write-mail-square-flat-multi-colored-icons-vector-id865765012-2.jpg

Dan NjegomirDan NjegomirNovember 16, 20174min1210

On behalf of the Colorado Nonprofit Association, I want to share that the Colorado Nonprofit Association board of directors has officially stated its opposition to the Tax Cuts & Jobs Act (H.R. 1) now pending in Congress. Our board’s official statement can be found here: https://www.coloradononprofits.org/news/colorado-nonprofit-association-opposes-house-tax-cuts-and-jobs-act/nov-13-2017


3a8b5a945a45c72b6d0455a4c0ef13c4.jpg

Tom RamstackOctober 12, 20176min288
WASHINGTON — Colorado U.S. Rep. Diana DeGette argued in favor of a discount drug pricing plan Wednesday while the president tries to overturn much of the previous administration’s health care program. President Trump said he would sign executive orders as soon as this week to eliminate some Affordable Care Act insurance rules. The 340B drug […]

This content is only available to subscribers.

Login or Subscribe


health-care-savings.jpg

Ernest LuningErnest LuningSeptember 19, 20175min2480

More Coloradans than ever have health insurance, according to a massive biennial survey released Tuesday, although the state continues to see lower rates of coverage outside the Denver metro area. The Colorado Health Access Survey found the number of state residents without health insurance dipped slightly to 6.5 percent from 6.7 percent in 2015 — the first year the survey reflected full implementation of the Affordable Care Act — and that consistency could be the big news in this year’s survey, its sponsors say.


Screen-Shot-2017-06-11-at-1.06.21-PM.jpg

Joey BunchJoey BunchJune 12, 20173min910

Colorado Politics has been telling you for some time about the good things the state has been doing to curb its soaring opioid drug abuse problem, but news out of Pueblo sounds like a setback. The Pueblo Chieftain has been all over the story about the closing, “at least temporarily,” of a state program that treats people with mental illness and drug addiction.

The Colorado Mental Health Institute at Pueblo must shutter its Circle Program after a dire warning of “immediate jeopardy” from the Centers for Medicare and Medicaid Services, brought on by staffing shortages. Ten patients now in the 90-day residential program are being transferred to other sources for the help they need.

The Chieftain reports that Rep. Daneya Esgar and Sens. Larry Crowder and Leroy Garcia are out to get to the bottom of the problems. The state psychiatric hospital is an important part of Pueblo since 1879, employing more than 1,200 people for the 449-bed hospital on a 300-acre campus.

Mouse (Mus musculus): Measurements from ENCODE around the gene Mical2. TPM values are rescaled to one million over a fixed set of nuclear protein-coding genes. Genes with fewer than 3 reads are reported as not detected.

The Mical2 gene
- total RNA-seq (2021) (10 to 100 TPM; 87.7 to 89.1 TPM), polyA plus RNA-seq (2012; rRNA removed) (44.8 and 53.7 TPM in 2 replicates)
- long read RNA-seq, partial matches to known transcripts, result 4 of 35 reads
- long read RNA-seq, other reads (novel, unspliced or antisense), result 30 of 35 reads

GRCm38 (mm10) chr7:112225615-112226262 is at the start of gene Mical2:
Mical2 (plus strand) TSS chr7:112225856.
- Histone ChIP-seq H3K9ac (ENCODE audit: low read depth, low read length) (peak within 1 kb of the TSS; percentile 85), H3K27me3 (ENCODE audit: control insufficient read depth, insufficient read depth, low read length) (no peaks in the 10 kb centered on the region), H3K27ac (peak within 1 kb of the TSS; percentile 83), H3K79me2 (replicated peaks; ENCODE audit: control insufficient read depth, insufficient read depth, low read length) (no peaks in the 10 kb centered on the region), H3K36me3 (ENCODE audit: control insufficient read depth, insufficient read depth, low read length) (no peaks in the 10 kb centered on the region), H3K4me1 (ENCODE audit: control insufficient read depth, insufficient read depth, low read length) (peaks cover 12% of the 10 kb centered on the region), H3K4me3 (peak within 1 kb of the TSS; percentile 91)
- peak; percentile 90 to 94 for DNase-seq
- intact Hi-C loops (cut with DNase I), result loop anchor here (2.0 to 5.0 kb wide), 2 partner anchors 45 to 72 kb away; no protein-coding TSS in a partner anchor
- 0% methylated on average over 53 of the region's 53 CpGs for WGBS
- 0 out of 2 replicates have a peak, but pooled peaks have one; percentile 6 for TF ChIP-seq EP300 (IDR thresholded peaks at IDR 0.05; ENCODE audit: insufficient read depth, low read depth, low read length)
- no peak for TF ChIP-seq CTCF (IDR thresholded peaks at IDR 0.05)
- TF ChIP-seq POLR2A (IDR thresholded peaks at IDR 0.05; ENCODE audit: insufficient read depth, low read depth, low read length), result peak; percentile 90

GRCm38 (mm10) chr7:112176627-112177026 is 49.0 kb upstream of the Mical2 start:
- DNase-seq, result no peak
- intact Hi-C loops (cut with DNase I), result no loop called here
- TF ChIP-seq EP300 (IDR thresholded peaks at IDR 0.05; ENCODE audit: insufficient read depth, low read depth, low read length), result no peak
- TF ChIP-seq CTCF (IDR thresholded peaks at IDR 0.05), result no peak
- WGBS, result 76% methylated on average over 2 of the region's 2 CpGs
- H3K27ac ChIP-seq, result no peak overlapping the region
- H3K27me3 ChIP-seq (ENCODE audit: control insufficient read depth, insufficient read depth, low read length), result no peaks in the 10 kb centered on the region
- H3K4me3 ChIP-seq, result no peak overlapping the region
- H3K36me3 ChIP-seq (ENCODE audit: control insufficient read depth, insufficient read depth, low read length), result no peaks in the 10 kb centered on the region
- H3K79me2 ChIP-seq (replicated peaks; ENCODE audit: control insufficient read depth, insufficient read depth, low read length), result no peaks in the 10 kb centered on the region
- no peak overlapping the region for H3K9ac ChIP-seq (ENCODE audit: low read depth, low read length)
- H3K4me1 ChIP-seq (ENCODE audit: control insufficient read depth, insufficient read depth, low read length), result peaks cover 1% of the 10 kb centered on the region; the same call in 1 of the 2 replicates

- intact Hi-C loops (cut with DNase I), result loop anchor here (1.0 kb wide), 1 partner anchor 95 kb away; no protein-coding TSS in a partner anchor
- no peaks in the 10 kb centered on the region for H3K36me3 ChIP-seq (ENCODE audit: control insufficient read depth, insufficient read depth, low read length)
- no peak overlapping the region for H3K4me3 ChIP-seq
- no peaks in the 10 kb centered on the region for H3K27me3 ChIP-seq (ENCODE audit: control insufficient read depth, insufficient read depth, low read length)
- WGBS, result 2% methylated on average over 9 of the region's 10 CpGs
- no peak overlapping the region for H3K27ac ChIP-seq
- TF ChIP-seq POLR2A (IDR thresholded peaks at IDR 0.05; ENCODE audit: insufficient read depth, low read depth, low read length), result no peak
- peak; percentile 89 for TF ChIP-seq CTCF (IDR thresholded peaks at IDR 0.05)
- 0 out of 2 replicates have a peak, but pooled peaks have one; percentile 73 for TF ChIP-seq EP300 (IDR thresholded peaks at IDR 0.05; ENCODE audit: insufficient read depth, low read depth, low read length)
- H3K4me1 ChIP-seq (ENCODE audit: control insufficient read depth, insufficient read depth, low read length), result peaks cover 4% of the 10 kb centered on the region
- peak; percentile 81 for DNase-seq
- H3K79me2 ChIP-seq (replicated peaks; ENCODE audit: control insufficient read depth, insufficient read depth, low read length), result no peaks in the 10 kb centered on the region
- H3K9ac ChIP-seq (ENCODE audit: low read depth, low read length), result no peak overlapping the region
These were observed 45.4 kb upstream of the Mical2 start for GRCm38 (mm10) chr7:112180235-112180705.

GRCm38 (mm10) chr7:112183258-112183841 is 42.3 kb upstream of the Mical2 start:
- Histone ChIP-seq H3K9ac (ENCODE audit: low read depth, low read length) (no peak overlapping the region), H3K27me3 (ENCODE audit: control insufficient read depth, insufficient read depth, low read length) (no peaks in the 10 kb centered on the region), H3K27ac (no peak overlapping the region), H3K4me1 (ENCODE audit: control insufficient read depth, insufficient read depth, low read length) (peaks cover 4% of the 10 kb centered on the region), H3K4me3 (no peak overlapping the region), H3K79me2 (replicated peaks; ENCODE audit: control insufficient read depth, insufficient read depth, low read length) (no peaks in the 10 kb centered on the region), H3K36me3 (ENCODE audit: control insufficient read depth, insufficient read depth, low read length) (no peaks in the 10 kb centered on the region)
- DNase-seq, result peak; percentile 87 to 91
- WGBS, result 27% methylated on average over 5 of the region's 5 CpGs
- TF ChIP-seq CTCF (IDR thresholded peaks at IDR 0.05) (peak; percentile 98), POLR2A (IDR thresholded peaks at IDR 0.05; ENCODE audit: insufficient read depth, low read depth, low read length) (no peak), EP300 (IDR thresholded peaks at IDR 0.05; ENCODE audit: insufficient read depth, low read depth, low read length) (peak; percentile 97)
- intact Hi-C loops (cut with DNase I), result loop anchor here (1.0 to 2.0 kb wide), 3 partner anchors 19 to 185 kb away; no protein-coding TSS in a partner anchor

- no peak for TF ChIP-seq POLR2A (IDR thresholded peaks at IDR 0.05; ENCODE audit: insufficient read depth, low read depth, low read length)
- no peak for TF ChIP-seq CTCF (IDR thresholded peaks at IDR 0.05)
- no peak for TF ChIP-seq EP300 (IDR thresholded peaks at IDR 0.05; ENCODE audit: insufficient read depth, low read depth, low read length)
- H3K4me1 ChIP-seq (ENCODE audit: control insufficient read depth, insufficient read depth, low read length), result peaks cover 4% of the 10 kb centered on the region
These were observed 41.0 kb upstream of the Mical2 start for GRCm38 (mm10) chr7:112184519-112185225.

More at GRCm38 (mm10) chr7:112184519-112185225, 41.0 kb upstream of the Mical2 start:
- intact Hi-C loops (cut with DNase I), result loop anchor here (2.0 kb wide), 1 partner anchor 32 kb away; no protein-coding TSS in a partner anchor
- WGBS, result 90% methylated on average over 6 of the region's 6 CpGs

The Colorado Department of Human Services told reporters Friday it has a plan centered on patient care that will raise staffing levels, but if it doesn’t get those steps in place by June 28, the federal agency will terminate the program’s Medicare agreement.

DHS conceded that the state mental hospital has been struggling with a serious staffing shortage for some time. The efforts to address that quickly include mandatory overtime, changes to work schedules, speeding up hiring and freezing new annual leave requests, according to the agency.

The hospital has fallen short on providing require one-on-one time with patients and sometimes didn’t have enough staff to run all their group sessions, either, DHS said.

“High quality patient care is our top priority. We take staffing levels at our mental health institutes very, very seriously,” Dr. Kim Nordstrom, medical director of DHS’s Office of Behavioral Health, which oversees the hospital, said in a statement. “There are many variables at work in the staffing shortage. The plan we have put in place will address the challenges identified by CMS. We are very grateful to our dedicated staff and we have all hands on deck.”


grantham-baumgardner.jpg

John TomasicJohn TomasicApril 25, 201716min1020

Kevin Grantham sat deep in his chair, his left foot, shod in a large cowboy boot, resting on his right knee, the Capitol press corps arrayed in front of him brought by text messages sent out near 10:00 p.m. the night before. It was Thursday morning, just two-and-a-half weeks ahead of the end of the legislative session, and the state Senate president was explaining that three members of his Republican caucus planned in committee the following week to kill the legislative centerpiece transportation bill he had sponsored with Democratic House Speaker Crisanta Duran, that there was little he could do about it, and that another Republican legislative centerpiece — a bill that would balance the session’s lopsided budget — was on life support.